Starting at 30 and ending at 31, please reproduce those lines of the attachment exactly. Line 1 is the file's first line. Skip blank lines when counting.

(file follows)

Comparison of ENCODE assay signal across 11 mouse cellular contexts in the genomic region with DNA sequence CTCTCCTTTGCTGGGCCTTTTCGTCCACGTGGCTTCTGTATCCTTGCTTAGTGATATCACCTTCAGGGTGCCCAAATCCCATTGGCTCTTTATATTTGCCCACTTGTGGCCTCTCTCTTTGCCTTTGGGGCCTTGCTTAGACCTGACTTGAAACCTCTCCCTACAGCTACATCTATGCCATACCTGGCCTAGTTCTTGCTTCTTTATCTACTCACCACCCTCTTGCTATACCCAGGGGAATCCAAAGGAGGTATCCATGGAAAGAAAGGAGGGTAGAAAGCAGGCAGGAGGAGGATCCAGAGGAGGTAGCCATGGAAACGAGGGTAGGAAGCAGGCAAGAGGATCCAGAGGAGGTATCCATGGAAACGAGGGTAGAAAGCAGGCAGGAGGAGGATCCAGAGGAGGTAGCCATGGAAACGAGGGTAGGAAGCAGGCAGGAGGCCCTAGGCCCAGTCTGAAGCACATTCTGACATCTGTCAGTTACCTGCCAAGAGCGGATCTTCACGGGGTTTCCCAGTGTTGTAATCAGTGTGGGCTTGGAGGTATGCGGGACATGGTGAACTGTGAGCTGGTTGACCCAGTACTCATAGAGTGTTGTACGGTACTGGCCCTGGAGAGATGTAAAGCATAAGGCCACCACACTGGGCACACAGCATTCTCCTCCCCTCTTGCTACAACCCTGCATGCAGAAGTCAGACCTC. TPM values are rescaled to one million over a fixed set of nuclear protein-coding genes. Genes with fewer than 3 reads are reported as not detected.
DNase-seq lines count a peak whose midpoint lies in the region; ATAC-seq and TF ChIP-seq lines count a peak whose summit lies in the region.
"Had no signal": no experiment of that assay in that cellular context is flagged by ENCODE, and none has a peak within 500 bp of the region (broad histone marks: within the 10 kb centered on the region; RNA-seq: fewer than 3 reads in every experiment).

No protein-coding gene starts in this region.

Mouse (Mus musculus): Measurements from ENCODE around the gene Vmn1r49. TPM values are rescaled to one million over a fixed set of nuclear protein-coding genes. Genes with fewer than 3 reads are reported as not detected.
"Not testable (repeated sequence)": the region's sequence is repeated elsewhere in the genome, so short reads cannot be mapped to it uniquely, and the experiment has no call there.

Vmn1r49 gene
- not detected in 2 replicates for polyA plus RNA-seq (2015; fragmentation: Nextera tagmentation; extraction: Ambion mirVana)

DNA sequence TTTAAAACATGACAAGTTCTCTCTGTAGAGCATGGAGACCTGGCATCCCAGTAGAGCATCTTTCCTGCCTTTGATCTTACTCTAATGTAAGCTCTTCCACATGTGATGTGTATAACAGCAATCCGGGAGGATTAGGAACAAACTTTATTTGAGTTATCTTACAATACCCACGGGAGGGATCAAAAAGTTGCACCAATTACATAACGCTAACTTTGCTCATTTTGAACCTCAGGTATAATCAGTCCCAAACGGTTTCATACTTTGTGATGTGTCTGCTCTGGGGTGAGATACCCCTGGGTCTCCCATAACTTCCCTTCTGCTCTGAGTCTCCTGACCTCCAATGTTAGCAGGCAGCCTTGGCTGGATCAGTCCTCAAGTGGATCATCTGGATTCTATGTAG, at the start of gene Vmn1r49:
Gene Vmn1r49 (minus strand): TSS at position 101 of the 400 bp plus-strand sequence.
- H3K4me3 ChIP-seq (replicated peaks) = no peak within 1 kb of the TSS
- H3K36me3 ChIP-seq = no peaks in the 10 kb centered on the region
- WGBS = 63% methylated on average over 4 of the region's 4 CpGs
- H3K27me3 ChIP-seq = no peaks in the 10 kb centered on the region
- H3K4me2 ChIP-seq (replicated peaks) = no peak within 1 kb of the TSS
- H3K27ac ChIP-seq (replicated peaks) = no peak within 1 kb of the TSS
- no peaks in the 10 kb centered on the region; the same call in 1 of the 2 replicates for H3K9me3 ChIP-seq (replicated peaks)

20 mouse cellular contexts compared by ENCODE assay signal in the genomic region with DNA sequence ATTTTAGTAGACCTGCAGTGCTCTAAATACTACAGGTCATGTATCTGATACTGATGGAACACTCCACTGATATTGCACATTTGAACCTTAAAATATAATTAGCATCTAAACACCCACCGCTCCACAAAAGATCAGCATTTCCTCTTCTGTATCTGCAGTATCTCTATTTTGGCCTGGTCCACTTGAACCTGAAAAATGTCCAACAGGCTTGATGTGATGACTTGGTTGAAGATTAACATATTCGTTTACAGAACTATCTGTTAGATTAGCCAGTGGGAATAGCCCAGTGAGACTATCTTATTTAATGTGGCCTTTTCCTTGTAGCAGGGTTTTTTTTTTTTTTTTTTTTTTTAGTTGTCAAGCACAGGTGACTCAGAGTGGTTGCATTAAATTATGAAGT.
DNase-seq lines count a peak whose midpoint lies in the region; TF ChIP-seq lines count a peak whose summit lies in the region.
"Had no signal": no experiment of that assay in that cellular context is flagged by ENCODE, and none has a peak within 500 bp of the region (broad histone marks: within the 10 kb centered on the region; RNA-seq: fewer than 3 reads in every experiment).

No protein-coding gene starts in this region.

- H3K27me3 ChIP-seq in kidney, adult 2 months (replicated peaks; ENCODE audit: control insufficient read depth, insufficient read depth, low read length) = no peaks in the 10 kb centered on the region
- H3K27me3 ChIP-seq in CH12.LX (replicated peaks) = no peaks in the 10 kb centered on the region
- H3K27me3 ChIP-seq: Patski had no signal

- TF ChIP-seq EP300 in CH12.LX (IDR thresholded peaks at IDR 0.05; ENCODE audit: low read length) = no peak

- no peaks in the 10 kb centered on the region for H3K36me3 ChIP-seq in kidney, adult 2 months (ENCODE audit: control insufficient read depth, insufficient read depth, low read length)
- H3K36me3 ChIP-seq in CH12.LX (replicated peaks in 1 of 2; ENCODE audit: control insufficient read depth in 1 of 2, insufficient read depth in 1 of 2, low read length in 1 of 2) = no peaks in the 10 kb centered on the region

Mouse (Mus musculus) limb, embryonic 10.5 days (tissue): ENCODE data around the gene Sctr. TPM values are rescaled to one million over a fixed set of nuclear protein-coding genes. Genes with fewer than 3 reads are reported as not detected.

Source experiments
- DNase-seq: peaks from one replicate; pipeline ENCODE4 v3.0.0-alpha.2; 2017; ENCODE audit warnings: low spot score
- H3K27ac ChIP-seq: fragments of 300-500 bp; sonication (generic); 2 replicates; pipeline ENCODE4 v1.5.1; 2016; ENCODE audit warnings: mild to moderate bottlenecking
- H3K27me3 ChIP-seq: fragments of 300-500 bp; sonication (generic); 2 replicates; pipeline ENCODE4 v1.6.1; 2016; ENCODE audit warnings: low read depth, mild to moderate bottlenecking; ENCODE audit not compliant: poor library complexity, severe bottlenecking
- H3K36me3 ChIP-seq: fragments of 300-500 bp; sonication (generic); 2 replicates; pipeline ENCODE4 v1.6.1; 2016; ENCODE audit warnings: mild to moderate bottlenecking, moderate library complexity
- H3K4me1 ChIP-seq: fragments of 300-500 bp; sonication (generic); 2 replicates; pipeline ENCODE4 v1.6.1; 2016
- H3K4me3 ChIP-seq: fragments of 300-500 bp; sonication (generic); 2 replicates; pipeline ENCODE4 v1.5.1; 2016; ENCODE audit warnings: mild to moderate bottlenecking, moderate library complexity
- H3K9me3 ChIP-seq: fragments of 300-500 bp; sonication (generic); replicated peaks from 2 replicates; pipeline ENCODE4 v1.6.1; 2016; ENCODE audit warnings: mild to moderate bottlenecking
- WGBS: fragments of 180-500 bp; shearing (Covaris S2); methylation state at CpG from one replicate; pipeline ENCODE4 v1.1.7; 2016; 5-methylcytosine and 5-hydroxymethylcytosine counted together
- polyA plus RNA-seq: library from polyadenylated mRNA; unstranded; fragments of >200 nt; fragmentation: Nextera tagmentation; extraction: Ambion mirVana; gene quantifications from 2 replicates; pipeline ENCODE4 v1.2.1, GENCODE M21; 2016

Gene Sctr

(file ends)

- DNase-seq: peaks from one replicate; pipeline ENCODE4 v3.0.0-alpha.2; 2017; ENCODE audit warnings: low spot score
- H3K27ac ChIP-seq: fragments of 300-500 bp; sonication (generic); 2 replicates; pipeline ENCODE4 v1.5.1; 2016; ENCODE audit warnings: mild to moderate bottlenecking